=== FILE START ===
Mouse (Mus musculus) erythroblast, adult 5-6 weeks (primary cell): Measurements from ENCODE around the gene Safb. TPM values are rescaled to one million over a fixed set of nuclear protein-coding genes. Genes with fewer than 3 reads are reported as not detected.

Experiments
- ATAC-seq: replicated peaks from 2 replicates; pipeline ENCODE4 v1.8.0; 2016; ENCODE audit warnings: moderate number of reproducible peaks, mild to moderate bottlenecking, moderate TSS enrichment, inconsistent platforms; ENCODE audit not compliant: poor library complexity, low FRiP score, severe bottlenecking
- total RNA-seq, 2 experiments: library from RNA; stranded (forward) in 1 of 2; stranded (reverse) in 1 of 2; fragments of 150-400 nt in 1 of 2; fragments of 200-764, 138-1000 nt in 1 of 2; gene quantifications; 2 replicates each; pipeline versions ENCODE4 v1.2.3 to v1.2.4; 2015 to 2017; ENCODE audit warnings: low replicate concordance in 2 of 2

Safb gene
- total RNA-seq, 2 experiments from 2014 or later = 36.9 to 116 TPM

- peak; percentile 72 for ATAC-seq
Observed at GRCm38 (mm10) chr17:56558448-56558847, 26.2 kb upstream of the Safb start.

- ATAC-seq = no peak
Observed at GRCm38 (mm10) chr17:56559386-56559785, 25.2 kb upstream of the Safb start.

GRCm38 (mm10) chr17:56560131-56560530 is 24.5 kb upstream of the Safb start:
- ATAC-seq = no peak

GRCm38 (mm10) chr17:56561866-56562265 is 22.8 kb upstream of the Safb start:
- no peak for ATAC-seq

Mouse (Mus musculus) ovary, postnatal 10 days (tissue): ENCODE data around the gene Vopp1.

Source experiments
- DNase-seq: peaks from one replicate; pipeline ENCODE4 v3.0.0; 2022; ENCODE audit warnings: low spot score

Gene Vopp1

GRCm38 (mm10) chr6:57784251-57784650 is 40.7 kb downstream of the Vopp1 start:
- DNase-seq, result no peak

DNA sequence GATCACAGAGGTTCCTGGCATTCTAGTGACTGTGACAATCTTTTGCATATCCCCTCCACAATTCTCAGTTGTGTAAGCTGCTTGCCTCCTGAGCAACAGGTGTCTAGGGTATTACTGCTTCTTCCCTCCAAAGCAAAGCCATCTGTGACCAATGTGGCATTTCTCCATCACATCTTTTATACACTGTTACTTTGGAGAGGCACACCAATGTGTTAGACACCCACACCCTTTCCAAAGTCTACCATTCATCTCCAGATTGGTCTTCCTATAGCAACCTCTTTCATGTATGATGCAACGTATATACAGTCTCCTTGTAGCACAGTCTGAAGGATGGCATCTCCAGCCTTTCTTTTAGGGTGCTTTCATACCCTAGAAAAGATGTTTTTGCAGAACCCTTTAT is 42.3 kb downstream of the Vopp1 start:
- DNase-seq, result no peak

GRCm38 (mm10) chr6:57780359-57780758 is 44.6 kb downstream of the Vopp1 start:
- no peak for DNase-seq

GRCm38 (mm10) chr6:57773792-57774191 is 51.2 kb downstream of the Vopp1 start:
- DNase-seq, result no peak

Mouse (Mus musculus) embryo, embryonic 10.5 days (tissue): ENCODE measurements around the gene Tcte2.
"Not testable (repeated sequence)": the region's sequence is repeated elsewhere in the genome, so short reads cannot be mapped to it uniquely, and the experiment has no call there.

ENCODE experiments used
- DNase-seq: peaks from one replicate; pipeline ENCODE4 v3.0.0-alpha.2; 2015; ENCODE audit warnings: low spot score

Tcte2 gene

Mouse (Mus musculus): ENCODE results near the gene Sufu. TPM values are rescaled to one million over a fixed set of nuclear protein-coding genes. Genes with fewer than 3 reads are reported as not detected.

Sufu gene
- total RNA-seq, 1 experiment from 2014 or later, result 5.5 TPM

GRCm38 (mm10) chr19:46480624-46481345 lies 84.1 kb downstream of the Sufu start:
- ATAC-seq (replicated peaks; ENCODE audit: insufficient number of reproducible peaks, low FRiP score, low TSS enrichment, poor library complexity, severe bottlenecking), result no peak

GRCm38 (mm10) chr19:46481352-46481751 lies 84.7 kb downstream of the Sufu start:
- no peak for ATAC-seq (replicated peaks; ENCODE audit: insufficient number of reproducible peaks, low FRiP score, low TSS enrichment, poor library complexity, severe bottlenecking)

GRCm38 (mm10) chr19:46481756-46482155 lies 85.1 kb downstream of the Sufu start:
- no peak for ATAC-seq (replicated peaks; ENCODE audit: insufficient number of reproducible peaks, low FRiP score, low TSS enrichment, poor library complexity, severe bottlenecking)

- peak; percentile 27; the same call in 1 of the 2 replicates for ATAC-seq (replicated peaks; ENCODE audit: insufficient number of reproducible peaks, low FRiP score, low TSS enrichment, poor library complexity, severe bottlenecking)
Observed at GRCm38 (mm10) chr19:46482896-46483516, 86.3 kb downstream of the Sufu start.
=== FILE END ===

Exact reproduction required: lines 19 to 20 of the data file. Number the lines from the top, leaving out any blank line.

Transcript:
GRCm38 (mm10) chr6:57784251-57784650 is 40.7 kb downstream of the Vopp1 start:
- DNase-seq, result no peak